For more than 40 years, Inkaterra has worked towards education, protection and sustainable development of the flora, fauna and local cultures of Peru. From research into Cabo Blanco‘s marine ecosystem, to recording the world’s largest collection of native orchid species in their natural habitat (372), Inkaterra has dedicated the past four decades to conservation around Peru.
Did you know that Peru plays home to 1,835 different species of bird? Each year, thousands of birding enthusiasts from across the globe flock to the Amazon to witness the winged wonders in their natural habitat. Inkaterra has registered an amazing 814 bird species in their hotel grounds alone – that’s equivalent to 93% of Costa Rica’s total bird diversity! In fact, an astounding 540 different bird species reside at Inkaterra’s two Amazonian properties, Inkaterra Reserva Amazónica and Inkaterra Hacienda Concepción, situated next to the Tambopata National Reserve.
What’s the issue?
Deforestation is rife in the Amazon; humans are quickly destroying one of the most biodiverse rainforests in the world. Causing the rainforest to shrink in this way, whether it be through deforestation or urban developments, not only has a detrimental effect on indigenous communities, but land, sea and air pollution, which ultimately leads to plant and animal extinction.
What is Inkaterra doing about it?
In a new conservation initiative, Inkaterra’s NGO, Inkaterra Asociación (ITA) has proposed the creation of a 78,756ha sustainable landscape corridor around the Tambopata National Reserve, from Puerto Maldonado – on both banks of the Madre de Dios River – to the Peru-Bolivia border. Their hope is that the creation of this ‘conservation corridor’ will decrease illegal mining and logging, and therefore reduce human migration, safeguard local cultures and provide safe routes for both endemic birds, and those who migrate across the Pacific.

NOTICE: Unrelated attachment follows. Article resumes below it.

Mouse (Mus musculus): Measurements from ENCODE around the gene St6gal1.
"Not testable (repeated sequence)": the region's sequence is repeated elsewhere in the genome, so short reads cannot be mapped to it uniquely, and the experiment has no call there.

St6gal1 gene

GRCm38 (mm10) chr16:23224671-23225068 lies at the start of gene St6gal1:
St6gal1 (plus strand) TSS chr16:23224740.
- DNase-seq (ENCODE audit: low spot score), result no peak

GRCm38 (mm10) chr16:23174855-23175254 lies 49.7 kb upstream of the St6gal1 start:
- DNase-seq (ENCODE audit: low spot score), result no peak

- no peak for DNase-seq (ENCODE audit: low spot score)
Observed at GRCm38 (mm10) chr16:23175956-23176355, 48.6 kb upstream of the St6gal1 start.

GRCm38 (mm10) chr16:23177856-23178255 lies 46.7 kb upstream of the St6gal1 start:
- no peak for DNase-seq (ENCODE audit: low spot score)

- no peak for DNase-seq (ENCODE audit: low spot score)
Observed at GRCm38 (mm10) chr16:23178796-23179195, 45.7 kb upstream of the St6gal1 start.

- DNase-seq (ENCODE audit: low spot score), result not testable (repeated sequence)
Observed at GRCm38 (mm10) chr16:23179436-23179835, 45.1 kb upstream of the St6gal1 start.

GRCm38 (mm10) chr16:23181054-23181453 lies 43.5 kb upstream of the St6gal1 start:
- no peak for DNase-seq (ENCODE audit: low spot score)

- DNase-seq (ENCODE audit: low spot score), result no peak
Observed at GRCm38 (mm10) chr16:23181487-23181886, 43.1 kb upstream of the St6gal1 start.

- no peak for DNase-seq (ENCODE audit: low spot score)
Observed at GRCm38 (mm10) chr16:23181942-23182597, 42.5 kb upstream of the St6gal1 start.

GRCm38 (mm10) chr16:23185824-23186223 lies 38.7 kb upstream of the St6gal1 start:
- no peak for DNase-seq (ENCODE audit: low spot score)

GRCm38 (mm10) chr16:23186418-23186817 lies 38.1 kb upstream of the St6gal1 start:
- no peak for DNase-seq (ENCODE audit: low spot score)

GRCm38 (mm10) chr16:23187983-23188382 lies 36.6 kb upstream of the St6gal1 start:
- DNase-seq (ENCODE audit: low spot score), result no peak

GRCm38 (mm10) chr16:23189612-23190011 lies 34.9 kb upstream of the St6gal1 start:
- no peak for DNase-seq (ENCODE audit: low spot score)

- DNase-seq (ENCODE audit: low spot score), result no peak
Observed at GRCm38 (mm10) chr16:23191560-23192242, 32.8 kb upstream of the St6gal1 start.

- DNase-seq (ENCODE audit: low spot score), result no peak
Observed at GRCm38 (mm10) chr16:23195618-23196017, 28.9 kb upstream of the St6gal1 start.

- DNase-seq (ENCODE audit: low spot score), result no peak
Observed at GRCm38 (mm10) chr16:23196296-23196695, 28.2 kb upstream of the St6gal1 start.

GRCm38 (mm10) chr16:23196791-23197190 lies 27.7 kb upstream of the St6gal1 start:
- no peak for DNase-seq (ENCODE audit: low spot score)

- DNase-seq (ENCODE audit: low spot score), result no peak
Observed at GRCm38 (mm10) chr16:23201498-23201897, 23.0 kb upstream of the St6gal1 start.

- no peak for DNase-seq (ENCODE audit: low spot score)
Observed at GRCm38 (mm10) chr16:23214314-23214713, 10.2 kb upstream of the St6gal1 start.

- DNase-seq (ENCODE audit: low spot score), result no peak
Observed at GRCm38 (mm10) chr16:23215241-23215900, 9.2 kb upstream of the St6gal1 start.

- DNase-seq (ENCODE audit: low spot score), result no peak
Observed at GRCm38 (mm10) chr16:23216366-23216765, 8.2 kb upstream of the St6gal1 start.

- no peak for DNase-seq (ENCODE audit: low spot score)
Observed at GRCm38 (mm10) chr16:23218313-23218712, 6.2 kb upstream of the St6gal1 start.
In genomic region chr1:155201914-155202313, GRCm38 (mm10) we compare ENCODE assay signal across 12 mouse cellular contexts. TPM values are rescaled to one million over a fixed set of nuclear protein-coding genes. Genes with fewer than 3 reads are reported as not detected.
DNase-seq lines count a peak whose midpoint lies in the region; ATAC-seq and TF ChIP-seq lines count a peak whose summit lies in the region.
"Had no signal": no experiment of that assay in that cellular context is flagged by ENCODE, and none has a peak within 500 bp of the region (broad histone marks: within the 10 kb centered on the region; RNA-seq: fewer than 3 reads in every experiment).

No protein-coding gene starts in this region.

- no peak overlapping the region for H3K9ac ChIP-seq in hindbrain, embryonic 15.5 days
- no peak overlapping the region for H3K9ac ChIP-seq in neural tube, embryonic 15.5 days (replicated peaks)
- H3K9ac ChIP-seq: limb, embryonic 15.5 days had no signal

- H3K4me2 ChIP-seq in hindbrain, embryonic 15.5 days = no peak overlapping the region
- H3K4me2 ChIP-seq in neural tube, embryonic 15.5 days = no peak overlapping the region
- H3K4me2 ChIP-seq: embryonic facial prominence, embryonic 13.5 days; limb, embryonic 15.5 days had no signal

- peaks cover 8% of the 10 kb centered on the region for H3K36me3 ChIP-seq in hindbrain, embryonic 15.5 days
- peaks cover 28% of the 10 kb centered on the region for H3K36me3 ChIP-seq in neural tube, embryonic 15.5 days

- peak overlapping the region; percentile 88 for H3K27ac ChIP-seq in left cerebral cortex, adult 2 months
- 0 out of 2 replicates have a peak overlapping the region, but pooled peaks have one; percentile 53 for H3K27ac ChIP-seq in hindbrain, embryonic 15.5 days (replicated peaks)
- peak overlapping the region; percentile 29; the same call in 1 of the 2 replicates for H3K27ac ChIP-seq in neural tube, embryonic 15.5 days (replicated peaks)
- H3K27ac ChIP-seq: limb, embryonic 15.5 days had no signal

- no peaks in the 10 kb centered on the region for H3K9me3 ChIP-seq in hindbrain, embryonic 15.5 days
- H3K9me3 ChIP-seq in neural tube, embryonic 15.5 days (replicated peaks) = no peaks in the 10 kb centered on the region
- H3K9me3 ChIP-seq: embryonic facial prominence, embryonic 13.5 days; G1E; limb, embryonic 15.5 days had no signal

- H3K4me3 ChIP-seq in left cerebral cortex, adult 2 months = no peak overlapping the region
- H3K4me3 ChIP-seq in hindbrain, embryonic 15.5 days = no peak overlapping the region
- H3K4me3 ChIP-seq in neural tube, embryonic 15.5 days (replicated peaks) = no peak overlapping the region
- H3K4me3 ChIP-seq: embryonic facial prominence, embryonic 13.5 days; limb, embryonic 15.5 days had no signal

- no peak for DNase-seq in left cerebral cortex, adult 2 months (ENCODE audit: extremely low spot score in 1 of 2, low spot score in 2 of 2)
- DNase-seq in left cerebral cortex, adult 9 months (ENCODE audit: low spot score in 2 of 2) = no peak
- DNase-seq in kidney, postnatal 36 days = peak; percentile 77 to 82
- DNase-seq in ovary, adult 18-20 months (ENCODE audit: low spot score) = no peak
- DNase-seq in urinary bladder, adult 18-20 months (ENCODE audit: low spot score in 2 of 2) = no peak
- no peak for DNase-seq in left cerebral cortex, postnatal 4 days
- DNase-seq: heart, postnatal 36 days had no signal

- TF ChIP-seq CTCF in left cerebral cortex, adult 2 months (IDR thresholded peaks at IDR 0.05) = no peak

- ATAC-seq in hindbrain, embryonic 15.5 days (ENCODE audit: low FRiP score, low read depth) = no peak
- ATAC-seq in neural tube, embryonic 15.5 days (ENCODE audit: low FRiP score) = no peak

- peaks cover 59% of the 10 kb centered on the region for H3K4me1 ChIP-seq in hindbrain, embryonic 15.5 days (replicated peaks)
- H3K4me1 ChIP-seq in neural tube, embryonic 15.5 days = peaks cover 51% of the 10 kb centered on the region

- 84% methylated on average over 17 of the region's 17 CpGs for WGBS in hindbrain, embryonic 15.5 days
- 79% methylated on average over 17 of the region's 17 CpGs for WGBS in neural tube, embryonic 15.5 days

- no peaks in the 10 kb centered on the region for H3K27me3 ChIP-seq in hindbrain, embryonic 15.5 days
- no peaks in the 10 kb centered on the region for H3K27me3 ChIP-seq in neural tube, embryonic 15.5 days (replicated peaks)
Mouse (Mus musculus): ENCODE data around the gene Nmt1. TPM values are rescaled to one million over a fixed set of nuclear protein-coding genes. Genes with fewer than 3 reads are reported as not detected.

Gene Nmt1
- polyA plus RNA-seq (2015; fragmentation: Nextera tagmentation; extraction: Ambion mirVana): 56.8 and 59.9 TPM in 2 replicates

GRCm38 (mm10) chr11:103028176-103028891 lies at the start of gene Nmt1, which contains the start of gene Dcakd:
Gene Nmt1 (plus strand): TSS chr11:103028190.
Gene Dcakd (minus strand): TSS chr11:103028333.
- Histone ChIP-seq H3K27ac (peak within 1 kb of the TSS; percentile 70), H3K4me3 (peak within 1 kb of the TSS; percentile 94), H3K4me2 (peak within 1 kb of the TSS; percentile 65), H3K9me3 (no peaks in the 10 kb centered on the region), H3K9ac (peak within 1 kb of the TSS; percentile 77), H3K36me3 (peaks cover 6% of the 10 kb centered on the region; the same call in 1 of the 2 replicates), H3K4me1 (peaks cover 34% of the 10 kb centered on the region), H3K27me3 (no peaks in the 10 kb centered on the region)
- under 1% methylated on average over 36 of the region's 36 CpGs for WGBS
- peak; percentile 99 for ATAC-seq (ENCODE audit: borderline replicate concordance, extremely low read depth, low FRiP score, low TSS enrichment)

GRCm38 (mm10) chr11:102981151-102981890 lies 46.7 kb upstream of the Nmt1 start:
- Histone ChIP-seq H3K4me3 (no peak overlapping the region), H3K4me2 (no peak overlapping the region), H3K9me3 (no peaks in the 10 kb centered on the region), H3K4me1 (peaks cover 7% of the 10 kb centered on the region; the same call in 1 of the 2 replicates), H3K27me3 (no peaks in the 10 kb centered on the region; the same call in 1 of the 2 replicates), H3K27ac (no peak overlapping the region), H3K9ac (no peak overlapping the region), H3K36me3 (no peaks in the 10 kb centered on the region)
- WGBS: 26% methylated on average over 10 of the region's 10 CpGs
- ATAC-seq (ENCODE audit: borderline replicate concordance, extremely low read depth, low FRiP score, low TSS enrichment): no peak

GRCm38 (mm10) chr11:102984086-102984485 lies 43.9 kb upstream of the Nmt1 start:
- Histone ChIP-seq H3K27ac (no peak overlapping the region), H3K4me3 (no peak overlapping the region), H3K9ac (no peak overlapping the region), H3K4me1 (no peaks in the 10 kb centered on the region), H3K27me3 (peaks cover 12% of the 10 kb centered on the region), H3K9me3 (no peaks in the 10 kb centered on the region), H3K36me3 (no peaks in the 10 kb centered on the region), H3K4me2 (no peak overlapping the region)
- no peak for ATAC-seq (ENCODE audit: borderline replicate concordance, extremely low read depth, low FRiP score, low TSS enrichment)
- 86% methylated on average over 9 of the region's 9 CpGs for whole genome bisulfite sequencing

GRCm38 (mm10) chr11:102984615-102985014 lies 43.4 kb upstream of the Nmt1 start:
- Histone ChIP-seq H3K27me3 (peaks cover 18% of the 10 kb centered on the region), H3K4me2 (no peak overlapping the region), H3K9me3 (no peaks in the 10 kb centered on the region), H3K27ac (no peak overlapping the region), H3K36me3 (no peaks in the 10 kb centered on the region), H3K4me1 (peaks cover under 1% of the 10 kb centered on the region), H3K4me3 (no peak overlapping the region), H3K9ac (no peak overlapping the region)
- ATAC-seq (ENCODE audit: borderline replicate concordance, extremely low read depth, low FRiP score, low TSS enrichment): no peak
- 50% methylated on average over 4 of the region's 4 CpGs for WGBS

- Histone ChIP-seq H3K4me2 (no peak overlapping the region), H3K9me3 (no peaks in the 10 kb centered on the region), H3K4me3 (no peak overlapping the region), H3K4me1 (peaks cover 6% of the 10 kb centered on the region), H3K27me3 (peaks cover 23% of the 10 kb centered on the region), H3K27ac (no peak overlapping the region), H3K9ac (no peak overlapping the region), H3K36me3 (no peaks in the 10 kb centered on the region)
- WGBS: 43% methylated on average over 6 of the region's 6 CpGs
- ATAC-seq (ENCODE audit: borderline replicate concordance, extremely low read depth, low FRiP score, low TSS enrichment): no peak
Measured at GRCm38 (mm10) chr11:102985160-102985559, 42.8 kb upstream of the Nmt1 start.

‘The corridor project was presented in a recent trip to the Madre de Dios region supported by USAID and the United States Embassy in Peru’, says José Koechlin, CEO and Founder of Inkaterra. ‘The corridors will mitigate the effects of illegal mining and logging via a replicable ecotourism model’.
What exactly is a ‘Conservation Corridor?’
A conservation corridor, or green corridor, is an area of land which reconnects wildlife that has been separated from its natural habitat by human activities or structures, such as logging. The aim of a conservation corridor is to encourage the movement of plants and animals through dispersal and migration, so that reproduction is maintained.
As humans have taken over areas of the rainforest, they diminish resources, reduce shelter, and therefore create barriers that animals are reluctant to move through. Once a conservation corridor has been created, it provides an unbroken path, or suitable habitat, that provides safe passage for animals.
What’s next for Inkaterra?
This June, Inkaterra will open their Amazonian “Inkaterra Guides Field Station” to guests for the first time. Originally designed as a research location for ITA and a location to train Inkaterra’s Explorer Guides, the Field Station will now open its doors to eco-conscious travellers, families, researchers, volunteers and students from around the world.
The Amazon isn’t the only location to see the benefits of Inkaterra’s conservation corridors. In the north, Inkaterra is developing another new sustainable tourism venture, Cabo Blanco. By researching the marine ecosystems with reports on weather, sea conditions and fish counts, Cabo Blanco hopes to contribute to the recovery of its marine life.
To find out more about the Conservation Corridors, click here.